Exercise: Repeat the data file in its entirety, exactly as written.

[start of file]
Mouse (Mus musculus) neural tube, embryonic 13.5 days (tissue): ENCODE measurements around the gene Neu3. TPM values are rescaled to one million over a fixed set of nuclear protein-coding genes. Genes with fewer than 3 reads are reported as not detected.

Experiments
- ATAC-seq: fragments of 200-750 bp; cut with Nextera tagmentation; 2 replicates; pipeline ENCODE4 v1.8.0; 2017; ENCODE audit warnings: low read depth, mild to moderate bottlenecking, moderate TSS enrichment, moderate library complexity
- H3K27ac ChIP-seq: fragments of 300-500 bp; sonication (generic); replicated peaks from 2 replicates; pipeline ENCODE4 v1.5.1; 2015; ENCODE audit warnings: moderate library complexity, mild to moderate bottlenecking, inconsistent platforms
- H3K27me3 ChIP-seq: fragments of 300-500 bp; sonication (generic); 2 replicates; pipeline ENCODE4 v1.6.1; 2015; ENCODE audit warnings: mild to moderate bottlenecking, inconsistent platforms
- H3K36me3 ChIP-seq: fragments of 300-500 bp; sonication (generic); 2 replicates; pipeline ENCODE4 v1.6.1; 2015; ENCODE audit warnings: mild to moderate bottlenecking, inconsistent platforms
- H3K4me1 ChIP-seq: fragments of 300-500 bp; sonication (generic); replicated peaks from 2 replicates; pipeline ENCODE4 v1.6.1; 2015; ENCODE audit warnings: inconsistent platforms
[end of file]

Mouse (Mus musculus) neural tube, embryonic 13.5 days (tissue): ENCODE measurements around the gene Neu3. TPM values are rescaled to one million over a fixed set of nuclear protein-coding genes. Genes with fewer than 3 reads are reported as not detected.

Experiments
- ATAC-seq: fragments of 200-750 bp; cut with Nextera tagmentation; 2 replicates; pipeline ENCODE4 v1.8.0; 2017; ENCODE audit warnings: low read depth, mild to moderate bottlenecking, moderate TSS enrichment, moderate library complexity
- H3K27ac ChIP-seq: fragments of 300-500 bp; sonication (generic); replicated peaks from 2 replicates; pipeline ENCODE4 v1.5.1; 2015; ENCODE audit warnings: moderate library complexity, mild to moderate bottlenecking, inconsistent platforms
- H3K27me3 ChIP-seq: fragments of 300-500 bp; sonication (generic); 2 replicates; pipeline ENCODE4 v1.6.1; 2015; ENCODE audit warnings: mild to moderate bottlenecking, inconsistent platforms
- H3K36me3 ChIP-seq: fragments of 300-500 bp; sonication (generic); 2 replicates; pipeline ENCODE4 v1.6.1; 2015; ENCODE audit warnings: mild to moderate bottlenecking, inconsistent platforms
- H3K4me1 ChIP-seq: fragments of 300-500 bp; sonication (generic); replicated peaks from 2 replicates; pipeline ENCODE4 v1.6.1; 2015; ENCODE audit warnings: inconsistent platforms